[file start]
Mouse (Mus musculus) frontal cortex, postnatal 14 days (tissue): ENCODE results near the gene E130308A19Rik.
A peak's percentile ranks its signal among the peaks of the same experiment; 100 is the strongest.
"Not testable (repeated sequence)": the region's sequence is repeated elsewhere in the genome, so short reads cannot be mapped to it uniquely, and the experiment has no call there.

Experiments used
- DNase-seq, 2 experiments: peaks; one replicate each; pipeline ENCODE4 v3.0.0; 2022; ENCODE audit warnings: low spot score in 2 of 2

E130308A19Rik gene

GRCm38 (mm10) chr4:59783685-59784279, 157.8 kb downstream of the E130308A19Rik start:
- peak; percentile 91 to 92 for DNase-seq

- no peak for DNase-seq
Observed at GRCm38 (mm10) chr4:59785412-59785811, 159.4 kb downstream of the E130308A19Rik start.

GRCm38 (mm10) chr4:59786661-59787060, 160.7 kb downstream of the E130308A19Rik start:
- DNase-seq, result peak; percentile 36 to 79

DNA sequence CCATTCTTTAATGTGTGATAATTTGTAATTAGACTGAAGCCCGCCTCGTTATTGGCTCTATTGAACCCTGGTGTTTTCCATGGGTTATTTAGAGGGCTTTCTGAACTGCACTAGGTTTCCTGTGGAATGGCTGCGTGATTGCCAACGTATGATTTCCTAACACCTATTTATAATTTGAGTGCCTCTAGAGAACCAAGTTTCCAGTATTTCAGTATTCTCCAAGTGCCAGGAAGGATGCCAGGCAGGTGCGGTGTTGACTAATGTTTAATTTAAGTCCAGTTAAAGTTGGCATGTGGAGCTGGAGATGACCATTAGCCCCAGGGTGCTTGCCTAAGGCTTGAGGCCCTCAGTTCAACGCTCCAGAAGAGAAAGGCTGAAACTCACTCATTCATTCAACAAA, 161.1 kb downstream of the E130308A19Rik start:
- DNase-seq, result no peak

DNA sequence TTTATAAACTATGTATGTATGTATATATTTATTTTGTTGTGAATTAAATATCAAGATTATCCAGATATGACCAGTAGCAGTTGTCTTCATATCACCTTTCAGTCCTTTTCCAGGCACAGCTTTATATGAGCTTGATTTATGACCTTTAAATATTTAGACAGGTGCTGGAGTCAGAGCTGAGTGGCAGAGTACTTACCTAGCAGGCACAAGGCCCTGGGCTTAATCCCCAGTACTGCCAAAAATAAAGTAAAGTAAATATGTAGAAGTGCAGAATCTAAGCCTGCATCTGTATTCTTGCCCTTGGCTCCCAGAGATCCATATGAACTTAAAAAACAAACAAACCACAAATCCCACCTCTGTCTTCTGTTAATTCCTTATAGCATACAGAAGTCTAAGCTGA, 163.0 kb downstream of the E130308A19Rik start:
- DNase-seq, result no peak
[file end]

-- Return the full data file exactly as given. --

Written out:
Mouse (Mus musculus) frontal cortex, postnatal 14 days (tissue): ENCODE results near the gene E130308A19Rik.
A peak's percentile ranks its signal among the peaks of the same experiment; 100 is the strongest.
"Not testable (repeated sequence)": the region's sequence is repeated elsewhere in the genome, so short reads cannot be mapped to it uniquely, and the experiment has no call there.

Experiments used
- DNase-seq, 2 experiments: peaks; one replicate each; pipeline ENCODE4 v3.0.0; 2022; ENCODE audit warnings: low spot score in 2 of 2

E130308A19Rik gene

GRCm38 (mm10) chr4:59783685-59784279, 157.8 kb downstream of the E130308A19Rik start:
- peak; percentile 91 to 92 for DNase-seq

- no peak for DNase-seq
Observed at GRCm38 (mm10) chr4:59785412-59785811, 159.4 kb downstream of the E130308A19Rik start.

GRCm38 (mm10) chr4:59786661-59787060, 160.7 kb downstream of the E130308A19Rik start:
- DNase-seq, result peak; percentile 36 to 79

DNA sequence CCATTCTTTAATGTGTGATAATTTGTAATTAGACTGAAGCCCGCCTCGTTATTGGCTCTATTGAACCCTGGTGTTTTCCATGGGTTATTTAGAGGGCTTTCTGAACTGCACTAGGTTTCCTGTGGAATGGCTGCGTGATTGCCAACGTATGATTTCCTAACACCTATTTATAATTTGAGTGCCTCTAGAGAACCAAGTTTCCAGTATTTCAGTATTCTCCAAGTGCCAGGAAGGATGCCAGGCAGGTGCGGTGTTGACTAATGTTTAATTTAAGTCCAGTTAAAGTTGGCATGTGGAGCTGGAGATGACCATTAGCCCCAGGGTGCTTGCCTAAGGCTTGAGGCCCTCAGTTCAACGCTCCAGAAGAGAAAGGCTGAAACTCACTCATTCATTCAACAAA, 161.1 kb downstream of the E130308A19Rik start:
- DNase-seq, result no peak

DNA sequence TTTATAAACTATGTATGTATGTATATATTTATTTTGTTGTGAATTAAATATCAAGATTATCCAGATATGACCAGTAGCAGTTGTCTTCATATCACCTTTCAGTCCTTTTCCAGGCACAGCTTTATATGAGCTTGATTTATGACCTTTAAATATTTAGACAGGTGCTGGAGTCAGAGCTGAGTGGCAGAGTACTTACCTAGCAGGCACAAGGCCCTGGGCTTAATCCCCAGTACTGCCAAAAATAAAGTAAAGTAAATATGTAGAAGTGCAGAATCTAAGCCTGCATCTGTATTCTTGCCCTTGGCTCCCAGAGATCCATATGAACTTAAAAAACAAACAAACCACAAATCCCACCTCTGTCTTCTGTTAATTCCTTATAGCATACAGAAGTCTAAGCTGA, 163.0 kb downstream of the E130308A19Rik start:
- DNase-seq, result no peak